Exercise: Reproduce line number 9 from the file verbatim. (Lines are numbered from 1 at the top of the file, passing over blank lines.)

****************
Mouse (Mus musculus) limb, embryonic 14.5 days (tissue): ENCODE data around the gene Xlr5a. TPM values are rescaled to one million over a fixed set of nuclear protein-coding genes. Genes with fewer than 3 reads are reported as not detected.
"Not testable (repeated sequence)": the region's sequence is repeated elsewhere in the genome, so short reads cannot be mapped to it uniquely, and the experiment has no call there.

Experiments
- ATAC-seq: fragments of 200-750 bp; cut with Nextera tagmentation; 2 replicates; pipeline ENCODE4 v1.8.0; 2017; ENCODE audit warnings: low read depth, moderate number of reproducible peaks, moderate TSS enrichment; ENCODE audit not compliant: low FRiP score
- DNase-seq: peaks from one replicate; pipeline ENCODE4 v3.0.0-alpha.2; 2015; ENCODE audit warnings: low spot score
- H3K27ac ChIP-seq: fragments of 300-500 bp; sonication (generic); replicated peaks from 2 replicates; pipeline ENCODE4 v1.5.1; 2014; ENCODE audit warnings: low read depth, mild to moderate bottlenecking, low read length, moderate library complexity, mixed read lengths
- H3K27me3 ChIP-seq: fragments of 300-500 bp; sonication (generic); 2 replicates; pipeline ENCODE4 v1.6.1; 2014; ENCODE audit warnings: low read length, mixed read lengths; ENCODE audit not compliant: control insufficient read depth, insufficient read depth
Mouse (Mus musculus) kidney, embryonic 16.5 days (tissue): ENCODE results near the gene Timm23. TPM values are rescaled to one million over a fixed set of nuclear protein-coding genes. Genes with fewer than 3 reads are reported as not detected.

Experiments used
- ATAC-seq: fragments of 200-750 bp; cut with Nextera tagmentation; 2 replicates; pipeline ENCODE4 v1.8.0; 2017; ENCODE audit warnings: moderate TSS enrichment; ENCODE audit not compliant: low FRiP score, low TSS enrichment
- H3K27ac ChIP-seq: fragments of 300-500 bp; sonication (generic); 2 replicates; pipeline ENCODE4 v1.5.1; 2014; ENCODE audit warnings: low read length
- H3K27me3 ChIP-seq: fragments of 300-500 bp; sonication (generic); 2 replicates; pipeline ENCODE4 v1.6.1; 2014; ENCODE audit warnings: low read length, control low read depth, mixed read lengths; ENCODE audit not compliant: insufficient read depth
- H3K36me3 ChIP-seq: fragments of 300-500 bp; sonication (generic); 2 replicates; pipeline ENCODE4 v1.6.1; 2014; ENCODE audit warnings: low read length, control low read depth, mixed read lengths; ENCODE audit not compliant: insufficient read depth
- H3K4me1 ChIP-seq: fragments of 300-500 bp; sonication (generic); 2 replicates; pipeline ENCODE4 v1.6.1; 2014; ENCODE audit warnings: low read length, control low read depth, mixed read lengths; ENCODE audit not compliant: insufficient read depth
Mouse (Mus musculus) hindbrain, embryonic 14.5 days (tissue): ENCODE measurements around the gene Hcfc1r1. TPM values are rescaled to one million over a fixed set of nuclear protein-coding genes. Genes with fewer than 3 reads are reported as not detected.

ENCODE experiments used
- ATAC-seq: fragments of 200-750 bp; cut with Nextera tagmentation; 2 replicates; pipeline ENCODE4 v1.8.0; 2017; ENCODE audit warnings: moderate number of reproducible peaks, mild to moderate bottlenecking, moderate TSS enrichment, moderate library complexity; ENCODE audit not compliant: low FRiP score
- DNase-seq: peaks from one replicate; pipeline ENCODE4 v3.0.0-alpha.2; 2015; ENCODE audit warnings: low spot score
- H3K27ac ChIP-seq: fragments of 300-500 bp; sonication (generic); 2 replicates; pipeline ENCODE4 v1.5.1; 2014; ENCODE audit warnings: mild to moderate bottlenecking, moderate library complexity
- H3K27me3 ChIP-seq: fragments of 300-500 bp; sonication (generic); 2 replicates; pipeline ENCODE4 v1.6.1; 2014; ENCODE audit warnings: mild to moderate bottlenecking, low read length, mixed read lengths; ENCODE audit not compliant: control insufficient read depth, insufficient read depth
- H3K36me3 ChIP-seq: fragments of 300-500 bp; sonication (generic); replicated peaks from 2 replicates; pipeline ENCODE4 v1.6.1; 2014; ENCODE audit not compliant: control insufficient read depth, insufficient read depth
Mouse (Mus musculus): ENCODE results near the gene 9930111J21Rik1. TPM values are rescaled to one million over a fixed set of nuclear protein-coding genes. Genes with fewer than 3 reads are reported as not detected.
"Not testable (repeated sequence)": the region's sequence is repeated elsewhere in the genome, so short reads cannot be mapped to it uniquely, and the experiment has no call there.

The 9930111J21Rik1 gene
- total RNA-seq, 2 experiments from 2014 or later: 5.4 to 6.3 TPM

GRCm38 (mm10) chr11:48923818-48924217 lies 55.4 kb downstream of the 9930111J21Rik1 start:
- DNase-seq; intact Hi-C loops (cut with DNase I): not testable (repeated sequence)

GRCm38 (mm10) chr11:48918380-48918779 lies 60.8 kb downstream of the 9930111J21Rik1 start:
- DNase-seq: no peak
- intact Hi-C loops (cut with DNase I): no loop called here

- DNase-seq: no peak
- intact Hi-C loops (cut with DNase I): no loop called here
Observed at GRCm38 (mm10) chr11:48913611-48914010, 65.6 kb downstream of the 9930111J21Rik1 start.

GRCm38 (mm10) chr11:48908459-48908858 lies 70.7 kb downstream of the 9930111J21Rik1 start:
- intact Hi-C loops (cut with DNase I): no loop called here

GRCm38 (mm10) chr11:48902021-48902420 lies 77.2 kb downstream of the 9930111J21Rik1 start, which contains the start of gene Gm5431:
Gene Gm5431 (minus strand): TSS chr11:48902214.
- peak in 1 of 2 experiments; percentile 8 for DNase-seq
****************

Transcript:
Experiments used